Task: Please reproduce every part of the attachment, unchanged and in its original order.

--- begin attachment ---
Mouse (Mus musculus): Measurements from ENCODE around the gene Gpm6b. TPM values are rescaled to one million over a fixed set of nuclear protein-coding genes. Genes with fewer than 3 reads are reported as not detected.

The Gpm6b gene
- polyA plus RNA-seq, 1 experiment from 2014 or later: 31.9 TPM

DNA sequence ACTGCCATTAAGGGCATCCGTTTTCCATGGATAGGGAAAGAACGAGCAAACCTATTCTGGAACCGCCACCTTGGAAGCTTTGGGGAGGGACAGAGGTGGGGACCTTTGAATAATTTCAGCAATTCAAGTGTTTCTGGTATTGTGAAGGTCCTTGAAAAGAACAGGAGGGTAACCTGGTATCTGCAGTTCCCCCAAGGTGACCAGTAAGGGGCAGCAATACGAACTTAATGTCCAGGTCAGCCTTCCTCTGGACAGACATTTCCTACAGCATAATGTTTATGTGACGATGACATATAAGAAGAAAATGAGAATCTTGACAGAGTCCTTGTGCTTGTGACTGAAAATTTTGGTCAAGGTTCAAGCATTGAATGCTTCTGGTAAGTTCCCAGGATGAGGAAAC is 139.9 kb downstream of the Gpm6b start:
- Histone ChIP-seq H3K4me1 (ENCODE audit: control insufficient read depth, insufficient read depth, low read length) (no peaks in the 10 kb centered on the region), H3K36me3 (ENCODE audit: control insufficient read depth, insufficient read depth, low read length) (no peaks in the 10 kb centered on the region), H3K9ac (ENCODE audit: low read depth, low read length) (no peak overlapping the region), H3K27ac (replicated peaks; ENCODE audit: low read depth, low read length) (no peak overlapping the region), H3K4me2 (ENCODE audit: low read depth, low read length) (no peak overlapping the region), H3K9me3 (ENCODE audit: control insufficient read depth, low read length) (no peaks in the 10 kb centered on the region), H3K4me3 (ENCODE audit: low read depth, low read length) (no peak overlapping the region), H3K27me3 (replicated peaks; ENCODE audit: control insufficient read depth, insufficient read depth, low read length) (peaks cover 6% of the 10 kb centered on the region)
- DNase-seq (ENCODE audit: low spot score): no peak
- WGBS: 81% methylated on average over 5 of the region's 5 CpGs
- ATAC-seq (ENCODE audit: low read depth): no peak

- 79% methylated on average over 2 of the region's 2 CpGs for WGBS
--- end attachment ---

Mouse (Mus musculus): Measurements from ENCODE around the gene Gpm6b. TPM values are rescaled to one million over a fixed set of nuclear protein-coding genes. Genes with fewer than 3 reads are reported as not detected.

The Gpm6b gene
- polyA plus RNA-seq, 1 experiment from 2014 or later: 31.9 TPM

DNA sequence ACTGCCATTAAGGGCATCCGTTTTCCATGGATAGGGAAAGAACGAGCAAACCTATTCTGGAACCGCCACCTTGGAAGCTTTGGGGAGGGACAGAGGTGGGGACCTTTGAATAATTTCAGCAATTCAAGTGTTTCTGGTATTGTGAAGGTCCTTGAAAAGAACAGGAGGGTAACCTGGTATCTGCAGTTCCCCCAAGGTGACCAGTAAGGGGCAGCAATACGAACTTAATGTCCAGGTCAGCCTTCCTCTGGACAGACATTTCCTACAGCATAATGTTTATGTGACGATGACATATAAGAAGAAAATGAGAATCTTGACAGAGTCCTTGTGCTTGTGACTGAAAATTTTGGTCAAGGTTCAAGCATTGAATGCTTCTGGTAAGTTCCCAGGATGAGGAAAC is 139.9 kb downstream of the Gpm6b start:
- Histone ChIP-seq H3K4me1 (ENCODE audit: control insufficient read depth, insufficient read depth, low read length) (no peaks in the 10 kb centered on the region), H3K36me3 (ENCODE audit: control insufficient read depth, insufficient read depth, low read length) (no peaks in the 10 kb centered on the region), H3K9ac (ENCODE audit: low read depth, low read length) (no peak overlapping the region), H3K27ac (replicated peaks; ENCODE audit: low read depth, low read length) (no peak overlapping the region), H3K4me2 (ENCODE audit: low read depth, low read length) (no peak overlapping the region), H3K9me3 (ENCODE audit: control insufficient read depth, low read length) (no peaks in the 10 kb centered on the region), H3K4me3 (ENCODE audit: low read depth, low read length) (no peak overlapping the region), H3K27me3 (replicated peaks; ENCODE audit: control insufficient read depth, insufficient read depth, low read length) (peaks cover 6% of the 10 kb centered on the region)
- DNase-seq (ENCODE audit: low spot score): no peak
- WGBS: 81% methylated on average over 5 of the region's 5 CpGs
- ATAC-seq (ENCODE audit: low read depth): no peak

- 79% methylated on average over 2 of the region's 2 CpGs for WGBS